Amazing Things You Can Do With Pine Cones


No, this post isn’t about pine cones, although I’ve been thinking about them. I’ve been thinking of them since I can’t see them under a blanket of lingering snow. I’m thinking I must have a barrel’s worth of them lying on the bottom of my fish pond, rotting away.

No, I’ve actually been pondering this post which I wrote yesterday. (Plugging oneself is a good thing, no?)

It appears I might have made a hasty judgment with regard to the nature of the site in question. (I’m not mentioning it, because I don’t want people to click over there and give them more page views. That site doesn’t deserve any encouragement. If you don’t know what I’m talking about, you can take the back alley route of finding out the insider knowledge by clicking on my pal, Wanda Rizzuto.) As only a brief visitor of the offending site, I got the impression that the site was all about glorifying being thin, and making a mockery of those who are fat.

I may be the only one on Earth who doesn’t really want to see my favorite celebrities in various forms of undress. (Not Viggo, not even Richard Gere.) Right now, I’m having a difficult time with the term “celebrities.” First of all, half of the people featured on the site have no real skills, and are famous for being famous, or famous for being rich. Secondly, does it really matter what their Body Mass Index is? Why we invest so much time and energy on these people is beyond me. (Yes, I’m investing some time discussing this tripe here, but it’s not my usual thing. You won’t catch me watching “Keeping up with the Kardashians” or “The Real Housewives of Orange County.” I’ll give it a couple hundred words and then drop it.)

The message these sites and the media projects on our young people (both boys and girls) is frightening. We can fill our lives with endless shopping, bad behavior, law breaking and rudeness and it will all be good because we’re “beautiful.” If we’re not “beautiful” we can make ourselves that way by a quick trip to the spa or to the plastic surgeon. We can poke fun of those who aren’t “beautiful” just because we can.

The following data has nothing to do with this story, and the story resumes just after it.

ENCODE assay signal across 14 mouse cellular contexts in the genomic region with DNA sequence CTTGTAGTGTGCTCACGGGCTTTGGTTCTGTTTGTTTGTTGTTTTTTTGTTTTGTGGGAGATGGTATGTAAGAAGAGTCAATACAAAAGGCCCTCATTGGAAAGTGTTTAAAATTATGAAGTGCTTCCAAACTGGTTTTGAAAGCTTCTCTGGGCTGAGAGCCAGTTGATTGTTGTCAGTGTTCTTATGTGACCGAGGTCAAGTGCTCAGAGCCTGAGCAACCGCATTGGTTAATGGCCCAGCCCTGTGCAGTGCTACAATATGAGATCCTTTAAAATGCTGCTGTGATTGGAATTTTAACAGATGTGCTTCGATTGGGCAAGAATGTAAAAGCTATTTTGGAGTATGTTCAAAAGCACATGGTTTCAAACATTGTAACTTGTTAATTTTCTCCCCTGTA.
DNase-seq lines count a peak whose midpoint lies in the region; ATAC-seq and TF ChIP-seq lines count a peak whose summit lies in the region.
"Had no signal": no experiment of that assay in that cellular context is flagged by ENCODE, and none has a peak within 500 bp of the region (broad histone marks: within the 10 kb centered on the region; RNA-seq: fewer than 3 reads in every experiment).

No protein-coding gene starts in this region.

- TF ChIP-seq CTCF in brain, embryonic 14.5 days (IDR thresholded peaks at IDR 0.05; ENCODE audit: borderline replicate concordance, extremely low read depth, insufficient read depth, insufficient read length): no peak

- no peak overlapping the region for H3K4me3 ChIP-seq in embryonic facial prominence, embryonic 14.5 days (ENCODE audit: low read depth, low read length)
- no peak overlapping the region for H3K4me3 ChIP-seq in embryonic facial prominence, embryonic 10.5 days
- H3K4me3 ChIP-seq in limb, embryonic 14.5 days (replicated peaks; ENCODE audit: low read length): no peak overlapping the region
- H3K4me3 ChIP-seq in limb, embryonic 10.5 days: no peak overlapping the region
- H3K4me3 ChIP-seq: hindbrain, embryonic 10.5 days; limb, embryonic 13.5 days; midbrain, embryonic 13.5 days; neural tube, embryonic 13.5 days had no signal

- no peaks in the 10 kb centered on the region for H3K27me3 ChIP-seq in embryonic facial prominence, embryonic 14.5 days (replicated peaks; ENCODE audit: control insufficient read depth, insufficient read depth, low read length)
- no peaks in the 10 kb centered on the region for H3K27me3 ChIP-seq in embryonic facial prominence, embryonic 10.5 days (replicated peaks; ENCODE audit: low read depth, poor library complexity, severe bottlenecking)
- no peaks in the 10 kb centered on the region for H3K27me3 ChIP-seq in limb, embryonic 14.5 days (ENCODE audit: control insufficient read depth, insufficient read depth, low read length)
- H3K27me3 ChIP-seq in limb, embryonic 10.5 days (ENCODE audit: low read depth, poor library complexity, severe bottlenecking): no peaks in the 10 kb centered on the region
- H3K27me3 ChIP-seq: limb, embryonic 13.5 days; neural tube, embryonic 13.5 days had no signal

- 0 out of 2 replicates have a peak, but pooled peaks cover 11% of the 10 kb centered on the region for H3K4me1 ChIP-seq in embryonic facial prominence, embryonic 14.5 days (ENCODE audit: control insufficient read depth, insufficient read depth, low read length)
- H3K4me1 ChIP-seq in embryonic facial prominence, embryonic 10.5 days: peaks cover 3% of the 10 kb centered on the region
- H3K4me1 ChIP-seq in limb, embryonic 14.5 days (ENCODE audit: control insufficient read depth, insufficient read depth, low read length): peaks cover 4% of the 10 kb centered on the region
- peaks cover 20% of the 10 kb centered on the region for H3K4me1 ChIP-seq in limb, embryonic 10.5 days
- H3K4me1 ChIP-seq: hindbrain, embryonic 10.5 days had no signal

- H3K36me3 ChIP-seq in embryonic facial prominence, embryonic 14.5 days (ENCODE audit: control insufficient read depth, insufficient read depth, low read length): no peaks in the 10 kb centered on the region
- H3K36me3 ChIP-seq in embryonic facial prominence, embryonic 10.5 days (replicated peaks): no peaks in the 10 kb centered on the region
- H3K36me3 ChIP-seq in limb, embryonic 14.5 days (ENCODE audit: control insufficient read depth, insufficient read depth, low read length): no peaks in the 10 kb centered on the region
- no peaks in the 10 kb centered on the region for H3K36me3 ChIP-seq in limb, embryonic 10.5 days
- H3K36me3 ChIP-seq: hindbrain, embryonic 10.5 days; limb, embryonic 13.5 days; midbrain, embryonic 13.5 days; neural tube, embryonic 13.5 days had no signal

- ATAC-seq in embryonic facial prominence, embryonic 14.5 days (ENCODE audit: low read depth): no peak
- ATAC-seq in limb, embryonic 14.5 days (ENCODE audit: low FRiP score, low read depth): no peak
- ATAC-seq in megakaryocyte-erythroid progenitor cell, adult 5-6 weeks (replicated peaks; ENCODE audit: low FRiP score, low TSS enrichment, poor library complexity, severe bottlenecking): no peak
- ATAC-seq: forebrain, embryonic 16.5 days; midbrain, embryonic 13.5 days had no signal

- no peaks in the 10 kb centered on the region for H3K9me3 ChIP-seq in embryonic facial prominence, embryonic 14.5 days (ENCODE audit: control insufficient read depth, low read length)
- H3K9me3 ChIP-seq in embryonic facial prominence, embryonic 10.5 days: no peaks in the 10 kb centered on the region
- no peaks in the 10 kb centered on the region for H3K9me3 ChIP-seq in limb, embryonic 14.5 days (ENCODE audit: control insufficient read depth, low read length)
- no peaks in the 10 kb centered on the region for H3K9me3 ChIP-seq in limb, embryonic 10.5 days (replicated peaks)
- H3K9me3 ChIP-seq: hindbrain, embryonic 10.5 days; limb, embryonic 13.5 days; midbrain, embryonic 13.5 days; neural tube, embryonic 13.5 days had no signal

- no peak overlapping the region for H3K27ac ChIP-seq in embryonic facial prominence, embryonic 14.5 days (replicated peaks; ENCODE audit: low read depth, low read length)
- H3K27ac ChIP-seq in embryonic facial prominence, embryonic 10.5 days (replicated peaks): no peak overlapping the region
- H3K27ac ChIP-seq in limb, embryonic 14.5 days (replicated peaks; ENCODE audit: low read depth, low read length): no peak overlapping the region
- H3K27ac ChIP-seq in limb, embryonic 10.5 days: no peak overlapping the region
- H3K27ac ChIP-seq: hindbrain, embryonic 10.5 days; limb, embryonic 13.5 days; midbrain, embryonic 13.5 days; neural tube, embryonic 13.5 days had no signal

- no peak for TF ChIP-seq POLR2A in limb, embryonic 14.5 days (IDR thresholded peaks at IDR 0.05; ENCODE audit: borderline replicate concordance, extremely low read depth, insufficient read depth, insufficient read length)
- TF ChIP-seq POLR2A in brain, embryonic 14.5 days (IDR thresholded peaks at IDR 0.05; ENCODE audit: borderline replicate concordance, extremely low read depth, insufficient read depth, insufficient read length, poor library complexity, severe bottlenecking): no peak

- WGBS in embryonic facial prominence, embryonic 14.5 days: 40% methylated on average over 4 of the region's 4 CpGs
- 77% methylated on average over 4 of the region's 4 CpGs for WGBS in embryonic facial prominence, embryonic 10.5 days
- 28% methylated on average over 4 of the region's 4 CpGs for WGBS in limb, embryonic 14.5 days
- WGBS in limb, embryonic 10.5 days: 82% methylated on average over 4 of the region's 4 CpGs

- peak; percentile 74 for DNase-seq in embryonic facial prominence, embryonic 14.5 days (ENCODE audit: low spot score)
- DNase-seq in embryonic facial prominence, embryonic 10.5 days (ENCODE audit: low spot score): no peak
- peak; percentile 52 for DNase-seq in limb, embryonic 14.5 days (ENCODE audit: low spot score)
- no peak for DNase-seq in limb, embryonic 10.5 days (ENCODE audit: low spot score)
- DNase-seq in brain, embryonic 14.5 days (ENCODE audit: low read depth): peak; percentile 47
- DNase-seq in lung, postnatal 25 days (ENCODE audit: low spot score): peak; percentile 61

I’ve raised two children, and even with my daughter almost grown, it’s hard to instill a sense of values with her that go beyond the boundaries of external packaging. If she fails a test, she launches into “I don’t need to be smart, I’m pretty,” which makes me want to assume the position of instant backhand, but I resist the urge and tell her to fill her head with more than moronic episodes of reality TV. She didn’t believe me when I told her that most images these days are digitally enhanced, until I linked her to a web site with before and after photos of her favorite people. But with constant bombardment from media, it’s becoming increasingly difficult for a mother’s common sense to illuminate through the muck.

I’m not calling for a war, but I’m calling for a personal boycott of the frivolous mediocrity of sites like this one who exploit people like these.

And if you really must know, I’d rather contemplate the wondrousness of a pine cone.